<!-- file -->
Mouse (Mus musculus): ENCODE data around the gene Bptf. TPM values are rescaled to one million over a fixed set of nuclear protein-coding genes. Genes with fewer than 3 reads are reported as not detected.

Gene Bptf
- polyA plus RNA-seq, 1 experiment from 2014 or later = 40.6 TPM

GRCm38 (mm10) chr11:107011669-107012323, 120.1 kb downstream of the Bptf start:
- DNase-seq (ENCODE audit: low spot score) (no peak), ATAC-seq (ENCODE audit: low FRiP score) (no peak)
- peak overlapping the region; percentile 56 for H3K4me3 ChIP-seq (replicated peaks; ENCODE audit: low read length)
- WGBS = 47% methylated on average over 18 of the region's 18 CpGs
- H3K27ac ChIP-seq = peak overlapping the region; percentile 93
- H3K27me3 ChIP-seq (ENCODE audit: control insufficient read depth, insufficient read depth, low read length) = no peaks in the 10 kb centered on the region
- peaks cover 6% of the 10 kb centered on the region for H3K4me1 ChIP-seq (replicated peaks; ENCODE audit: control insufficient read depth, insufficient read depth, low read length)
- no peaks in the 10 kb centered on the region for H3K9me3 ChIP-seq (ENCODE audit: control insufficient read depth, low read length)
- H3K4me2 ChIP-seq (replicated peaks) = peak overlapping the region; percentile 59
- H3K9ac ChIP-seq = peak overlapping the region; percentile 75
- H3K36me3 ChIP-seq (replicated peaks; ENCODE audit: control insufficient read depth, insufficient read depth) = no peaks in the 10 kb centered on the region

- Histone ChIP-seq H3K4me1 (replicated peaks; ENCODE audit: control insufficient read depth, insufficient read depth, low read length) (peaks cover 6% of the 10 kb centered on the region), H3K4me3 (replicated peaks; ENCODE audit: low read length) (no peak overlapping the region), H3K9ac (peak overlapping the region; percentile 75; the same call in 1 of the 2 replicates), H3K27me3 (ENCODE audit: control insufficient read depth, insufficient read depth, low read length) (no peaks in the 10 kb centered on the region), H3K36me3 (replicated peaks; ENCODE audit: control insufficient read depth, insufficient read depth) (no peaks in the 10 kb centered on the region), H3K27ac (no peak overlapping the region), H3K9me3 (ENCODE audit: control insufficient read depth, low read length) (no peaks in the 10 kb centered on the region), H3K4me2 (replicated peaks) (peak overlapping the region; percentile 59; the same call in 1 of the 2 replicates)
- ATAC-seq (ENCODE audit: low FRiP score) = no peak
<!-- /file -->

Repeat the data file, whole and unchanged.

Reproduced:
Mouse (Mus musculus): ENCODE data around the gene Bptf. TPM values are rescaled to one million over a fixed set of nuclear protein-coding genes. Genes with fewer than 3 reads are reported as not detected.

Gene Bptf
- polyA plus RNA-seq, 1 experiment from 2014 or later = 40.6 TPM

GRCm38 (mm10) chr11:107011669-107012323, 120.1 kb downstream of the Bptf start:
- DNase-seq (ENCODE audit: low spot score) (no peak), ATAC-seq (ENCODE audit: low FRiP score) (no peak)
- peak overlapping the region; percentile 56 for H3K4me3 ChIP-seq (replicated peaks; ENCODE audit: low read length)
- WGBS = 47% methylated on average over 18 of the region's 18 CpGs
- H3K27ac ChIP-seq = peak overlapping the region; percentile 93
- H3K27me3 ChIP-seq (ENCODE audit: control insufficient read depth, insufficient read depth, low read length) = no peaks in the 10 kb centered on the region
- peaks cover 6% of the 10 kb centered on the region for H3K4me1 ChIP-seq (replicated peaks; ENCODE audit: control insufficient read depth, insufficient read depth, low read length)
- no peaks in the 10 kb centered on the region for H3K9me3 ChIP-seq (ENCODE audit: control insufficient read depth, low read length)
- H3K4me2 ChIP-seq (replicated peaks) = peak overlapping the region; percentile 59
- H3K9ac ChIP-seq = peak overlapping the region; percentile 75
- H3K36me3 ChIP-seq (replicated peaks; ENCODE audit: control insufficient read depth, insufficient read depth) = no peaks in the 10 kb centered on the region

- Histone ChIP-seq H3K4me1 (replicated peaks; ENCODE audit: control insufficient read depth, insufficient read depth, low read length) (peaks cover 6% of the 10 kb centered on the region), H3K4me3 (replicated peaks; ENCODE audit: low read length) (no peak overlapping the region), H3K9ac (peak overlapping the region; percentile 75; the same call in 1 of the 2 replicates), H3K27me3 (ENCODE audit: control insufficient read depth, insufficient read depth, low read length) (no peaks in the 10 kb centered on the region), H3K36me3 (replicated peaks; ENCODE audit: control insufficient read depth, insufficient read depth) (no peaks in the 10 kb centered on the region), H3K27ac (no peak overlapping the region), H3K9me3 (ENCODE audit: control insufficient read depth, low read length) (no peaks in the 10 kb centered on the region), H3K4me2 (replicated peaks) (peak overlapping the region; percentile 59; the same call in 1 of the 2 replicates)
- ATAC-seq (ENCODE audit: low FRiP score) = no peak